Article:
New business secretary Kwasi Kwarteng has written an open letter to the construction industry telling it it is safe to carry on working and spelling out why sites are remaining open.
His letter comes as concerns about working through this latest lockdown grew in the week since prime minister Boris Johnson announced the restrictions – which include the closure of schools.
Construction was again spared the stay-at-home message but a debate is raging among architects and those in the wider industry about safety, critical worker status and the challenge of working while homeschooling children.
The Architects Climate Action Network (ACAN) and architects’ union the UVW-SAW have called for non-essential sites to be closed in an effort to reduce the spread of the disease.
ACAN tweeted its support for the #shutthesites campaign, adding: “It’s simply not right that construction workers, and other peripheral jobs, continue going to work when coronavirus is so dangerous.” It echoed a call by architecture union UVW-SAW which claimed there was a clear case for shutting sites to protect both the economy and health of workers.
But on his first full day in office Kwarteng, who was previously construction minister for just a month before his promotion last Friday, replacing the outgoing Alok Sharma, said the industry should carry on. “It is vital that construction continues through these unsettling times and I want to reassure you that the government values the crucial contribution your sector is making,” he said.
“Whether delivering on large or small construction sites, and in people’s homes across the country, in builders’ merchants, designing and project managing schemes or producing construction and mineral products, you are making a major contribution to the economic recovery following covid-19,” he added.
He said workers getting to and from sites would still be allowed to travel or stay in accommodation.
Kwarteng’s letter is intended to shore up support for keeping construction open and underlines the balancing act government is facing between protecting the NHS and not sending the economy into freefall. Yesterday, in an update on the state of the nation’s finances, chancellor Rishi Sunak warned people should expect the economy “to get worse before it gets better”.
Last spring’s lockdown, which saw thousands of sites shut for several weeks, saw GDP slump by a record 20% in April alone while in the three months to June, output for construction nosedived by 35%.
They reopened after practices deemed to make them covid-safe were implemented, including social distancing, temperature tests and masks.
A number of contractors said keeping sites open this time might not be as straightforward. Infection rates are higher and the new variants are more transmissible, leading some to suggest distancing should be toughened to 3m which would make sites less viable.
Parents are also struggling to help children keep up with schools’ newly beefed-up online teaching while fulfilling their own work commitments.
One small contractor told Building Design’s sister magazine Building that one of its senior team was forced to take his five-year-old daughter to his site office last week. “His wife works in a hospital. He had to drop something off at the site so his daughter had to come along as well.”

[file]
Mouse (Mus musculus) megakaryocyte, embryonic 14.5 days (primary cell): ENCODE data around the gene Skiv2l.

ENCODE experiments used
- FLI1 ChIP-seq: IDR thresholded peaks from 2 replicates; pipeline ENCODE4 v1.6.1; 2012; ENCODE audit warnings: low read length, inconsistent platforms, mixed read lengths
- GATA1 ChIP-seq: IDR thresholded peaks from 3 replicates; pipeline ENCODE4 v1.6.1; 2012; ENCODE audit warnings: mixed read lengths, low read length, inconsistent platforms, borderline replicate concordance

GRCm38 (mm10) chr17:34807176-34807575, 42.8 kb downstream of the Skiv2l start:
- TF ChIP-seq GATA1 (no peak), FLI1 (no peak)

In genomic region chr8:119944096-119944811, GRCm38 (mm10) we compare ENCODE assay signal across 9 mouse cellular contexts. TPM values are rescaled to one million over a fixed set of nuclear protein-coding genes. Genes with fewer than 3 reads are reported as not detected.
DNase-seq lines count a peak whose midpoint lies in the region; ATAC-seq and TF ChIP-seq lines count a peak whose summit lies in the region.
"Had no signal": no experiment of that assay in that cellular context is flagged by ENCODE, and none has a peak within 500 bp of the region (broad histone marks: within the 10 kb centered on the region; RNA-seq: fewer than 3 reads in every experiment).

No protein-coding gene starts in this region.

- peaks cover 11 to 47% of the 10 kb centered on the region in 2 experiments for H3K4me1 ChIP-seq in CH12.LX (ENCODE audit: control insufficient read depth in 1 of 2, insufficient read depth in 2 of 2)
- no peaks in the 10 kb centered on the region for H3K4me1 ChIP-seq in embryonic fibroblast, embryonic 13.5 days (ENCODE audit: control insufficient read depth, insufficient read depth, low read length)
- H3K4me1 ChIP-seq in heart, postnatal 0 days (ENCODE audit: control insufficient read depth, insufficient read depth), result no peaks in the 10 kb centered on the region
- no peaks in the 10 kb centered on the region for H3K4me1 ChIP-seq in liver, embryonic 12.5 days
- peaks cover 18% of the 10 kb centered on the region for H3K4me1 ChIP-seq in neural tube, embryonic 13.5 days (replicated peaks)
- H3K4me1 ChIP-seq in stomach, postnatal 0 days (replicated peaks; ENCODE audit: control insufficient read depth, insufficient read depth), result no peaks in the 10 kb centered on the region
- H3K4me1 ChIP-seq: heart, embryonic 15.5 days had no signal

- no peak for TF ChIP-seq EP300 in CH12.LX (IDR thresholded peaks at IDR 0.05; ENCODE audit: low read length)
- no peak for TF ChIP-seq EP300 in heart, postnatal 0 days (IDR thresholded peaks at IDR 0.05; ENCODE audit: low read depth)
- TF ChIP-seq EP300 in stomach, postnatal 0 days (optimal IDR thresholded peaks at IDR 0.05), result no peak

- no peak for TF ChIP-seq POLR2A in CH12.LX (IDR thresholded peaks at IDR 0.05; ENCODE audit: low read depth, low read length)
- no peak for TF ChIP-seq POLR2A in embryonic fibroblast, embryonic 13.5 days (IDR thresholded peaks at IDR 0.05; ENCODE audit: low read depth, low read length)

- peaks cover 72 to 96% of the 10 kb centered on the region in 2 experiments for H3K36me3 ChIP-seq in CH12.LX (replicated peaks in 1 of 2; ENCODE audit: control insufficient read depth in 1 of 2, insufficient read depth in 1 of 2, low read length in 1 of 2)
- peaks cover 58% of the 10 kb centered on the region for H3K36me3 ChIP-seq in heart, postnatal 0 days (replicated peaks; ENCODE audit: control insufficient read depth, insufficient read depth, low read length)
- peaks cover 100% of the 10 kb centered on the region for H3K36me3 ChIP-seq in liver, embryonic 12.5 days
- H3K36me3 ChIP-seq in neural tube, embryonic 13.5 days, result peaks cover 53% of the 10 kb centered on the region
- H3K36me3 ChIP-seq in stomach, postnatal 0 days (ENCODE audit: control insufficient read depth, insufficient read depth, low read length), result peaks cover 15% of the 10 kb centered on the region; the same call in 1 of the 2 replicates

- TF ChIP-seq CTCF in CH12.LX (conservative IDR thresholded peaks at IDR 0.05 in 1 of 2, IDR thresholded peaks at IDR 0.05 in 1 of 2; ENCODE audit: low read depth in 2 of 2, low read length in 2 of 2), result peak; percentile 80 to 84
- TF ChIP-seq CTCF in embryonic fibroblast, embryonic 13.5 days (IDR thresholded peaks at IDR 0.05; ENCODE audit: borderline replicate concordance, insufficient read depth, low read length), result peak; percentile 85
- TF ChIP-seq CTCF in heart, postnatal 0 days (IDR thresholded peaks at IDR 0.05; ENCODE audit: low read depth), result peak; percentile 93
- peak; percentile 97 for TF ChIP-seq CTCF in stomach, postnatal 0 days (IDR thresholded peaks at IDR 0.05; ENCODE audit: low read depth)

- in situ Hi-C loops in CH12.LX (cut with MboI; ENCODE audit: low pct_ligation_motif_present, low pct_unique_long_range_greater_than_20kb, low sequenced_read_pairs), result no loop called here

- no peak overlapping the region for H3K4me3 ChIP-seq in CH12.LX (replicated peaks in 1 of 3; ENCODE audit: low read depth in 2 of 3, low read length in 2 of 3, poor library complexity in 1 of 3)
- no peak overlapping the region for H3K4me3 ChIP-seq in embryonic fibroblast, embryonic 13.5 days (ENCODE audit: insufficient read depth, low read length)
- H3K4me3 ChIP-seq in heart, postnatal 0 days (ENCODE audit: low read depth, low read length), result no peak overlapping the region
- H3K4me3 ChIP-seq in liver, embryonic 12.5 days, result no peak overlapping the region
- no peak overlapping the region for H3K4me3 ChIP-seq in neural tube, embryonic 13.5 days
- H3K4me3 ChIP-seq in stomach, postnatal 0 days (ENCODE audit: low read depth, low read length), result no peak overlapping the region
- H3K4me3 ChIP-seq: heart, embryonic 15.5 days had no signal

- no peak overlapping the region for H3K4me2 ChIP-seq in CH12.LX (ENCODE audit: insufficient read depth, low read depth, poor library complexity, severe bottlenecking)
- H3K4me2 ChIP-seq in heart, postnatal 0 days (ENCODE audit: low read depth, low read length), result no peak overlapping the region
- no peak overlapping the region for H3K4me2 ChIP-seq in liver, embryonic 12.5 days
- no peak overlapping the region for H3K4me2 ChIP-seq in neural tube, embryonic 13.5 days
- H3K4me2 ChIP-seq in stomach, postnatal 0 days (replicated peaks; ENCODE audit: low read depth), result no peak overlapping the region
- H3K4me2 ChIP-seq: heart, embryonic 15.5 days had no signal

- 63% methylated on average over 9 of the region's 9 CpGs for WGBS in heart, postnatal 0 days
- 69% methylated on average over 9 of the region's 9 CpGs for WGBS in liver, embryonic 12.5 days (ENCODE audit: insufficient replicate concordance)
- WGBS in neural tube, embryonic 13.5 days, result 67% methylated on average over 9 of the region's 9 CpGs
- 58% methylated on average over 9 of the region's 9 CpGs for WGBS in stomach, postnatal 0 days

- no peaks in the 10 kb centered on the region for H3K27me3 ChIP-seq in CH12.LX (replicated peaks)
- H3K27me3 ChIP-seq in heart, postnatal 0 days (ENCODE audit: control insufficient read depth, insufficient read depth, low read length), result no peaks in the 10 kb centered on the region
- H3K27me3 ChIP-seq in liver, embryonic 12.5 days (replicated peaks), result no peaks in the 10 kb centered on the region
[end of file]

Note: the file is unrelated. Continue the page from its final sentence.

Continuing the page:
Ross Malone, managing director of London contractor Orchestrate Ltd, said: “We’ve had lots of children coming to work days. Guys on site have their little apprentices in the vans… Clients are suffering with the same issues so are either zooming in to meetings or bringing along their brood.”
ACAN and SAW tweets
— Architects Climate Action Network (@ArchitectsCAN) January 11, 2021
RIBA president Alan Jones has called for architects and other construction workers to be given critical worker status where it is necessary for sites to stay open so that they can send their children to school. Inconsistencies in definitions of key workers were highlighted by Fiona Scott, director of architect Gort Scott, who pointed out that some white-collar workers who could – albeit with difficulty – homeschool their children were taking advantage of the rules while others were desperately trying to do the right thing.
According to a survey published today by recruitment firm Hays, almost one in four construction workers feel that caring for children during the first lockdown limited their career progression, with the figure rising to 35% for women.
Last week Building Design highlighted concerns among staff at On Architecture who were told during the current and November lockdowns that they must work in the office or face potential disciplinary action. The practice later relented.
According to the latest figures there were 46,169 new cases of coronavirus in the UK on Monday. While down from last Friday’s high of 68,053 positive tests this is still significantly higher than during the previous peak.
England’s chief medical officer took to the airwaves to warn the next few weeks will be the worst of the entire pandemic.
Prof Chris Whitty said: “In London for example one in 30 people currently have this coronavirus, across the country as a whole, it’s one in 50. So this is a serious problem.”
One developer behind several high-profile schemes across London said: “It’s being managed well so far but it is now more a case of me walking onto a site and asking: ‘How many covid cases have we got at the moment?’ Last spring, you heard about the odd one but it is much more prevalent now. Everyone knows someone who’s got it or has had it. It’s much higher than it was and has percolated on to every major project in London.”